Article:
China to merge shipping companies in reform push


SHANGHAI — Mainland China will combine two of its state-owned shipping giants, the companies said, the sector’s second multi-billion-dollar merger in a month as the government pushes consolidation of its nationalized enterprises. Sinotrans & CSC Holdings Co., the nation’s third largest shipping company, will become a wholly owned subsidiary of China Merchants Group (CMG), a conglomerate with interests in transport, finance and property, according to company statements. Both are among the more than 100 state-owned companies that report directly to the central government, though Sinotrans will no longer do so after the restructuring, said the State-owned Assets Supervision and Administration Commission, which oversees them. Earlier in December, China approved the merger of another two of its biggest state-owned shipping companies, China Ocean Shipping Group (COSCO) and China Shipping Group.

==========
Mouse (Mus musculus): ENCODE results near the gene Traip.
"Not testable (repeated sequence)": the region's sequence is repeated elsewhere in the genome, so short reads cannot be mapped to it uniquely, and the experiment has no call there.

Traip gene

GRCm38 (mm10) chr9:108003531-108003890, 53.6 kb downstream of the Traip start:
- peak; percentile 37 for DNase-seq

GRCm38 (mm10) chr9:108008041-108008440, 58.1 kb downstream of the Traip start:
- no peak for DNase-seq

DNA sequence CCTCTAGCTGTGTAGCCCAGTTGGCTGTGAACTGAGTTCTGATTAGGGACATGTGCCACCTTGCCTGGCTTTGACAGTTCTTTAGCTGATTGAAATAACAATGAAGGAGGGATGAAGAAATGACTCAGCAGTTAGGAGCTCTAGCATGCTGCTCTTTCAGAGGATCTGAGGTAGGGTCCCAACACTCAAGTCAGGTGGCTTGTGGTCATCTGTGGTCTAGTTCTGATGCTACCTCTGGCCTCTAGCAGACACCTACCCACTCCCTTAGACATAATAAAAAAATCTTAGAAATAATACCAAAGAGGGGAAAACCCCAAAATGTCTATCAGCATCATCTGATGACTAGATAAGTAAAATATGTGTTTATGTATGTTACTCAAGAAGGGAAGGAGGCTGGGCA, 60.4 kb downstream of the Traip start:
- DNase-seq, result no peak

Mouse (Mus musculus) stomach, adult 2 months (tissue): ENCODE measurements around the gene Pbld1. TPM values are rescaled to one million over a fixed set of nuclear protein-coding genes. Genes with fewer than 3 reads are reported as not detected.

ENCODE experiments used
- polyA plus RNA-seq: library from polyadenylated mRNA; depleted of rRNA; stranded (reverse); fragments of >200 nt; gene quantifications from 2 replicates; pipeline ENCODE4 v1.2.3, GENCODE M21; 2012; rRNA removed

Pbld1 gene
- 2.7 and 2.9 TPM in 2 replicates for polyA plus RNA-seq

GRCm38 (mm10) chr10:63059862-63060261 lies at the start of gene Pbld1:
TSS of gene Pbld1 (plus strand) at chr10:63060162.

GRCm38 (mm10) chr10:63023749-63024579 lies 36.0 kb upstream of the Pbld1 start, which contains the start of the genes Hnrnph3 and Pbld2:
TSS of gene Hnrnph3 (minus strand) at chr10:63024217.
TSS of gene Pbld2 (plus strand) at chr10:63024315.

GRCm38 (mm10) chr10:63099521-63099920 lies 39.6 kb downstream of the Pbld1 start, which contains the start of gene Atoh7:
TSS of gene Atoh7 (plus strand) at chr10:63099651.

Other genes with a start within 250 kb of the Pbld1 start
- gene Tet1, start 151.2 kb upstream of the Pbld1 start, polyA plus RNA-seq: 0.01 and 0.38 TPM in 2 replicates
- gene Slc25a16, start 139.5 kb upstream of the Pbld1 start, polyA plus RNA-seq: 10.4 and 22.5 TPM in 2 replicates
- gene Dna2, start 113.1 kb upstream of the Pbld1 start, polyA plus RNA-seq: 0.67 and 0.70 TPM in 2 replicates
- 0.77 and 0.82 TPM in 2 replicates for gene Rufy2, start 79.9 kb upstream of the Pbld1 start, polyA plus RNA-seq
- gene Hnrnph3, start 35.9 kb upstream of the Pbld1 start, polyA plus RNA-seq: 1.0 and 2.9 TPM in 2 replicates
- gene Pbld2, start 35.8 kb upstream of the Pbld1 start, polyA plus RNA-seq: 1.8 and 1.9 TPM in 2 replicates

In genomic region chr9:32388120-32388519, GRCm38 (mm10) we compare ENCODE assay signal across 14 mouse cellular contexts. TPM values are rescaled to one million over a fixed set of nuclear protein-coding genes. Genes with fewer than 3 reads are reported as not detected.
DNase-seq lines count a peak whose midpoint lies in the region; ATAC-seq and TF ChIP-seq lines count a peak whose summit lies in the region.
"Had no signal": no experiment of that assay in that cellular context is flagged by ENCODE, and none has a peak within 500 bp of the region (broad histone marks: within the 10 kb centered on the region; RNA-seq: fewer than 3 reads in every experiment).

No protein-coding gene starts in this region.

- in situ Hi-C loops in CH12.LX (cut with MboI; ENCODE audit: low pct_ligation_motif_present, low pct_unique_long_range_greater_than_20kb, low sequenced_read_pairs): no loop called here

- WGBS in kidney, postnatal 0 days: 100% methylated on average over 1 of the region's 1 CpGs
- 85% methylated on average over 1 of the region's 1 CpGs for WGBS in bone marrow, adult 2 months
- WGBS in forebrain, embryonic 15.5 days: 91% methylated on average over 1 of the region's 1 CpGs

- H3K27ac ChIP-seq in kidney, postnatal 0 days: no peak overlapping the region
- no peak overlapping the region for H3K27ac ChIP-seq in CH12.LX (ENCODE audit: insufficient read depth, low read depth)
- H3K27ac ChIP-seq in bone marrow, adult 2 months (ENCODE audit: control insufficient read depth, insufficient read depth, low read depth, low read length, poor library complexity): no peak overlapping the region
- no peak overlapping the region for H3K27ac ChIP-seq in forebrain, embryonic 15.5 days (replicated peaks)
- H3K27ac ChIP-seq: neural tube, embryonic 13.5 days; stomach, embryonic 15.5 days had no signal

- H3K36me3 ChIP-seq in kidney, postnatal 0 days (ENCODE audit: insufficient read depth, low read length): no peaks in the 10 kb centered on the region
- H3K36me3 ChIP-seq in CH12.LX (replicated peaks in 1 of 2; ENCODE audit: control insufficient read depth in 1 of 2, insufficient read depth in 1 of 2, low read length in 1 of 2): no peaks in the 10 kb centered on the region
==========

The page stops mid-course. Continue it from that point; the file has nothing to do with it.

The moves follow China’s release in September of broad reform guidelines for state-owned companies aimed at making them more competitive internationally. The latest merger will help the companies to build “the world’s best company to compete globally,” CMG said in its statement late Tuesday. Sinotrans has assets of more than 100 billion yuan (US$15 billion), while China Merchants holds assets of 624 billion yuan, the Xinhua news agency reported. On Wednesday afternoon, CMG’s transport arm China Merchants Holdings International was down 1.20 percent in Hong Kong.

Logistics provider Sinotrans Ltd. fell 1.41 percent but another unit, Sinotrans Shipping, gained 2.67 percent, both in Hong Kong. China, the world’s second-largest economy, is overhauling its dominant state-owned sectors to make them more efficient as it grapples with stalling growth. Beijing has already merged its top two train makers — China CNR Corp and CSR Corp — into a single conglomerate, aiming to avoid competition between the two as China vies for lucrative rail contracts overseas against industry giants such as Germany’s Siemens and Bombardier of Canada.